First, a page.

Hard Magic: Book I of the Grimnoir Chronicles by Larry Correia

Filed under:Adventure,Fantasy,Steampunk — posted by Randolph on November 1, 2013 @ 4:31 am

Hard Magic: Book I of the Grimnoir Chronicles by Larry Correia

This is a travel story, about a young girl who gets involved in a power struggle and finds her place in the world. The setting is very interesting, combining magic, steampunk, zombies and perhaps a little horror into an epic struggle between good and evil. The story is set in an alternate history near the dawn of WW II, Hitler is dead, the Japanese empire plays the role of evil. A secret organization of magic-enabled people in a country that fears them, play the good. Lead by the Chairman, they are striving for world domination. The Chairman has mastered many forms of magic and is believed to be immortal. The story even has a nice plot twist concerning the struggle. It very much reminded me of the X-men universe by Marvel. There a several parallels, most obvious is the public’s perception of people with powers.

Each chapter begins with a tidbit out of the world’s history, often resembling a newspaper account. These relate people we recognize and give clues to how this world deviated from our own. They are a very good addition to the story and provide some interesting backstory.

What doesn’t work is the characterizations. Larry doesn’t create convincing characters, many have characteristics that just aren’t appropriate for that character. One example is the riches man in the world, who seems a heartless sociopath, yet who cringes from a mild threat. Another is a battle-hardened soldier who pauses during a firefight to have a private conversation with his girlfriend. These types of issues almost ruined the book for me. The main character keeps growing in strength, yet this isn’t explained well. She just has new abilities when you see her in battle. They fit with the character, but seem to come too suddenly.

Another weakness is that Larry has a tendency to relate some action to the reader, then to explain how it could happen. It felt like a deus ex machina mechanism, he could have given hints of these capabilities earlier in the story.

For the most part, the book was saved by the author’s creative story and the action in the story. The plot kept moving, the action scenes are well-described, and the book is generally fun.

Hopscotch by Brian Garfield

Filed under:Adventure — posted by Randolph on August 15, 2013 @ 7:45 am

Hopscotch by Brian Garfield

Miles Kendig was a top field agent with the CIA. But when a spy reaches a certain age, he is moved to a desk job. Feeling he was being forced into retirement, he quit. And he took a lot of secrets with him.

Depressed from the beginning, a meeting with a Soviet agent inspired him to play a game. The meeting inspired him to play a game. He is writing a book full of secrets, chapter by chapter he is sending them to the CIA and publishers around the world. It is an open challenge to his former colleagues to stop him before he can finish.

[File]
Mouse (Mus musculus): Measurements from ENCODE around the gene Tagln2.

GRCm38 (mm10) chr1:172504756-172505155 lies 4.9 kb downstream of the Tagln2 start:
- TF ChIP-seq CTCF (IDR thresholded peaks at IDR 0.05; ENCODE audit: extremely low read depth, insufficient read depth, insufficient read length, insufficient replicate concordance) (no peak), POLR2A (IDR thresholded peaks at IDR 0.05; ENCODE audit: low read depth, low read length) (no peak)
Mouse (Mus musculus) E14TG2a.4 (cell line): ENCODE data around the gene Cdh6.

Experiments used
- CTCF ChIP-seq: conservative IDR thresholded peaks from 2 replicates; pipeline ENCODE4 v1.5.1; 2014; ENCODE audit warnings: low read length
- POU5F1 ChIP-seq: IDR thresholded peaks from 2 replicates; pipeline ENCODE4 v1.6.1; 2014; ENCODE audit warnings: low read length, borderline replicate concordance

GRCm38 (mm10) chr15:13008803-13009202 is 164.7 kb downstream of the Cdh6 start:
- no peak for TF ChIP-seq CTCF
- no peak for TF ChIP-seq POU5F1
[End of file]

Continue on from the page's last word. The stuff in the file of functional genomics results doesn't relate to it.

The book is written well. It is in third person getting inside Miles’ head. We watch him set traps, not knowing how they will play out. Then we get to watch the action. Miles anticipates every action his colleagues do and works to not only stay ahead of them, but taunt them at each step.

The writing is good and reflects the mood on the page. During his early depression, Brian describes a meal as “he ate something in a caf├ę and had two Remy Martins.” The tone changes dramatically after the meeting with the Soviet providing a harbinger of action to come.

The book is a fast read and fully enjoyable.

The Return of Tarzan by Edgar Rice Burroughs

Filed under:Adventure,Series — posted by Randolph on July 28, 2009 @ 3:15 pm

The Return of Tarzan by Edgar Rice BurroughsThis book resumes the story from the first, following Tarzan and Jane separately through most of the book. We Tarzan fall from his height of a sophisticated European back to the jungle animal. He maintains his morals and manages to return to his heights. All the loose ends are tied up this time, but it still leaves some expectations for the next volume. Tarzan seems too much of a superhero than the myth from comic and TV lore. He is both a cultured European with fluency in several languages, and the ultimate savage speaking with apes and many primitive tribes. He is unerring with spear and bow, tracker, spy, and what else? But it is still very enjoyable.

read in July 2009

Tarzan of the Apes by Edgar Rice Burroughs

Filed under:Adventure,Series — posted by Randolph on July 15, 2009 @ 3:14 pm

Tarzan of the Apes by Edgar Rice BurroughsThis is a great story, but everyone knows how it goes. There are a few details not portrayed in the movies, more info on Tarzan’s parents and how he came to be adopted by the apes, and his early life among the apes.

The Pirates! In an Adventure with Ahab: A novel by Gideon Defoe

Filed under:Adventure,Favorites,Humor,Series — posted by Randolph on December 29, 2008 @ 4:22 pm


The Pirates!: An Adventure with Scientists & An Adventure with Ahab by Gideon Defoe

Another great book!  The Pirate Captain has bought a boat from Cutlass Liz and payment is due! The captain comes up with hair-brained, and hilarious, schemes to gain the funds and save his crew. The characters are wonderfully odd, Defoe has a great sense of humor.  This is a must read for anyone!!

Golden Buddha by Clive Cussler, Craig Dirgo

Filed under:Adventure,Series — posted by Randolph on December 8, 2008 @ 4:19 pm

Golden Buddha by Clive Cussler


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image: detail of installation by Bronwyn Lace